State-backed Lloyds Banking Group has set aside a further £1.4 billion to take its bill for the mis-selling of payment protection insurance (PPI) to £13.4 billion.
Despite announcing a 38% rise in pre-tax profits for the first half of the year, Lloyds said it was "disappointed" to confirm the extra PPI scandal provision.
Pre-tax profits rose for the first half of 2015 to £1.19 billion, providing a 0.75p dividend for shareholders that amounts to £535 million.
Today's results demonstrate the strong progress we have made in the first half of the year.
We are disappointed to announce further provisions today, but we do so from a position of financial and capital strength.
Lloyds Bank is to cut around 635 jobs in its retail and other divisions.
The cuts, part of reductions announced last October, will hit retail, commercial banking, consumer finance human resources and group operations, with 65 new roles being created.
Lloyds said compulsory redundancies would be a "last resort", but the Unite union said staff who had worked for the company's success had received "all the pain and little of the profits".
Lloyds Banking Group is committed to working through these changes with employees in a careful and sensitive way.
Where it is necessary for employees to leave the company, it will look to achieve this by offering voluntary redundancy. Compulsory redundancies will always be a last resort.
State-backed Lloyds Banking Group has reached a £117 million settlement with the Financial Conduct Authority over the way it handled complaints about payment protection insurance (PPI).
Lloyds apologised to customers affected and said £2.65 million worth of bonuses was being withheld from executives.
The group, which remains nearly 19% owned by the taxpayer after being rescued during the financial crisis, has already set aside £12 billion to cover the cost of compensating those mis-sold PPI.
The penalty to the FCA relates to the handling of complaints over the scandal during the period of March 2012 to May 2013.
The government has sold another £500m of Lloyds Banking Group shares, bringing its overall stake in the bank down to 23%, from 40% in 2009.
Together with the recent dividends payment it brings the total amount recovered for the taxpayer from Lloyds to approximately £8.5bn.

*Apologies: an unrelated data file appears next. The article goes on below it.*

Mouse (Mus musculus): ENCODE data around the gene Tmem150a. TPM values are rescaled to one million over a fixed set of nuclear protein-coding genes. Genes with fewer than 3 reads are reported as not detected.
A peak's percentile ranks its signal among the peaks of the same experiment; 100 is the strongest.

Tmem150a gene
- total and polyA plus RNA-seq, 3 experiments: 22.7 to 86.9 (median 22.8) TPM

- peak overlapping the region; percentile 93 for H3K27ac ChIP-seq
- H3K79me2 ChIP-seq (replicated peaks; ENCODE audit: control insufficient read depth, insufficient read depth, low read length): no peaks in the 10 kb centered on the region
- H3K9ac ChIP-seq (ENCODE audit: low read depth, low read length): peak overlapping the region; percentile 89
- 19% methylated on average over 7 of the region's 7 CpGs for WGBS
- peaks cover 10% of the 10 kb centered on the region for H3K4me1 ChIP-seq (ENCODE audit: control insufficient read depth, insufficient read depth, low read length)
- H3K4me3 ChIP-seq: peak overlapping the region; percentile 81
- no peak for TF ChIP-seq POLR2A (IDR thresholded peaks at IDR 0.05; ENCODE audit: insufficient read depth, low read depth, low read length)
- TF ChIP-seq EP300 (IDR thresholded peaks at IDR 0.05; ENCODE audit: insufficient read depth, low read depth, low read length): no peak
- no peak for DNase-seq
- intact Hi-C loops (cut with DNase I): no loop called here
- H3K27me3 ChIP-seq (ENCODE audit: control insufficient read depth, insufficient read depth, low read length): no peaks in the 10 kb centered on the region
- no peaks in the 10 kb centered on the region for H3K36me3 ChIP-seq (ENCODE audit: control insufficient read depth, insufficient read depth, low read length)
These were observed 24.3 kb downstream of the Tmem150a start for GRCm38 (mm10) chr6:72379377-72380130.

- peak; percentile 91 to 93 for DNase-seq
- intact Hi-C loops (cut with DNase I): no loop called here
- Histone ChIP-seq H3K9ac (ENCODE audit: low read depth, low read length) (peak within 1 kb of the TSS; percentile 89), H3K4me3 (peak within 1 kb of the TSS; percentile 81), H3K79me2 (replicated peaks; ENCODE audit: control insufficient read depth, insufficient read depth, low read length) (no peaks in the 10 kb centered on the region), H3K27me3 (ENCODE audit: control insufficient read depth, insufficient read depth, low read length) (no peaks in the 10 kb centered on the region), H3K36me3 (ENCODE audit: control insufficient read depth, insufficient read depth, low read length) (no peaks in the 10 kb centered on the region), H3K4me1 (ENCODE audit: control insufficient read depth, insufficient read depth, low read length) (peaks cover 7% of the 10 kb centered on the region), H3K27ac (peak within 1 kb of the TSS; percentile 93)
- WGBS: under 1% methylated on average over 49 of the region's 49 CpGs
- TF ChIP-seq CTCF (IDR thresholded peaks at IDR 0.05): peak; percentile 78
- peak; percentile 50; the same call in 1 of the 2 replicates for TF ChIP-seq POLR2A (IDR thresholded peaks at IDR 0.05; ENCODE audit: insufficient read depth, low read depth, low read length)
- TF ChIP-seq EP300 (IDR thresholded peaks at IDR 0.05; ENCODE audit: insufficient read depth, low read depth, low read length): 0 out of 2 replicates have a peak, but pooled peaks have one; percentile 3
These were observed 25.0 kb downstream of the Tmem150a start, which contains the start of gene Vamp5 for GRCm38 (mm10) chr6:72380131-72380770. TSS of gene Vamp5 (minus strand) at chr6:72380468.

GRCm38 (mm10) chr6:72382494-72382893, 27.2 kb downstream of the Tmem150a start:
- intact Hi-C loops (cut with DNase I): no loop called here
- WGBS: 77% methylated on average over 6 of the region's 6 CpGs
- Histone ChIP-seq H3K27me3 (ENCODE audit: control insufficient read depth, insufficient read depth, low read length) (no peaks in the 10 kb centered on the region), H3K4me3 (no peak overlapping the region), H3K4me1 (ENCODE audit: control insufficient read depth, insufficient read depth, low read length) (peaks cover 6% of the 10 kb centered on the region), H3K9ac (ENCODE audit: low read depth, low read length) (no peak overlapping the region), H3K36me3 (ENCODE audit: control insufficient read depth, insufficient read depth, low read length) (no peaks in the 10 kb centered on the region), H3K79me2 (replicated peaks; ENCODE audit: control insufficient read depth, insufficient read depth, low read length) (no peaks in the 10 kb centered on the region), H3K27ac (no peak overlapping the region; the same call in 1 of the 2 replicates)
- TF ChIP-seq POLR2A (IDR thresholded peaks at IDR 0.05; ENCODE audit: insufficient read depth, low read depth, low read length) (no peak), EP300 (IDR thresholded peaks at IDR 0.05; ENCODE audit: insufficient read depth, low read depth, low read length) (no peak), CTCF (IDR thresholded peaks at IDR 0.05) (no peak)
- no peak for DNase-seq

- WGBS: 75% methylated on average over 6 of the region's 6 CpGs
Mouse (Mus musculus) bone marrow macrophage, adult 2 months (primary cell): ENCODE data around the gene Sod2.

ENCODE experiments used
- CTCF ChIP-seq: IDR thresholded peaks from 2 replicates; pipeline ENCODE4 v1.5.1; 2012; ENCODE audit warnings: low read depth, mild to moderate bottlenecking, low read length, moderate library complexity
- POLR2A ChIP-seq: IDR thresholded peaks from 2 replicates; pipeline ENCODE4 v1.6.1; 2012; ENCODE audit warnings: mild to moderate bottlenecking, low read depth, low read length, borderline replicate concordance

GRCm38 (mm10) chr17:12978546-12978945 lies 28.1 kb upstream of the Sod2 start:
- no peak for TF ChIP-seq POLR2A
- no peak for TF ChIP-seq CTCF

Delighted that we have raised a further £500m for the taxpayer through Lloyds share sales, taking total recovered to approximately £8.5bn
Lloyds Banking Group boss Antonio Horta-Osorio received a £11.5 million bonus for 2014, the bank has confirmed.
His bonus included more than £7 million from a long-term share-based plan linked to the bank's performance for the three years since 2012.
ITV News Business Editor Joel Hills has tweeted the breakdown of bonuses awarded to the bank's executives:
A job well done. This is how Lloyds Banking Group's executives will be rewarded. http://t.co/iOnCoKP1FB
Overall, the bank's annual bonus pool was £369.5 million, 3.6% less than the previous year.
Chancellor George Osborne has hailed the announcement of £1.8bn profits at Lloyds Banking Group as a "major milestone in the recovery of the British economy", ITV News Business Editor Joel Hills has reported.
"A major milestone in the recovery of the British economy from the Great Recession and the bank bailouts" - Chancellor on Lloyds dividend.
Lloyds also confirmed money has been set aside to cover the continuing fallout from the PPI scandal.
Lloyds makes additional provision of £700m for claims from customers mis-sold PPI. Total cost to bank (and shareholders) now £12 billion
Lloyds Banking Group will pay its first dividend to shareholders in six years - since its 2008 bailout - after reporting annual profits of £1.8 billion.
The payments to the three million shareholders will total £535 million after the fourfold rise in annual profits.
Lloyds was rescued after an input of £20 billion taxpayer funds in 2008 at the height of the financial crisis.
The Government's 40% stake has since been reduced to 24%, meaning the Treasury will receive £130 million from the company's 0.75p a share dividend payment.
The Government has netted another £500 million from the sale of shares in Lloyds Banking Group, it was revealed today.
The transactions mean the UK taxpayer now holds a 23.9% stake in the bank, compared with 40% when it was bailed out during the financial crisis.
The amount of money recovered from the bank is now just under £8 billion after the latest round of share sales was launched in December.
Can confirm today that we have raised a further £500m for the taxpayer through Lloyds share sales, taking total recovered to £7.9bn
The government is concerned banks will not honour a pledge to preserve the 'last bank in town' after Lloyds announced plans to close 150 branches and cut 9,000 jobs.
ITV News Political Correspondent Emily Morgan reports: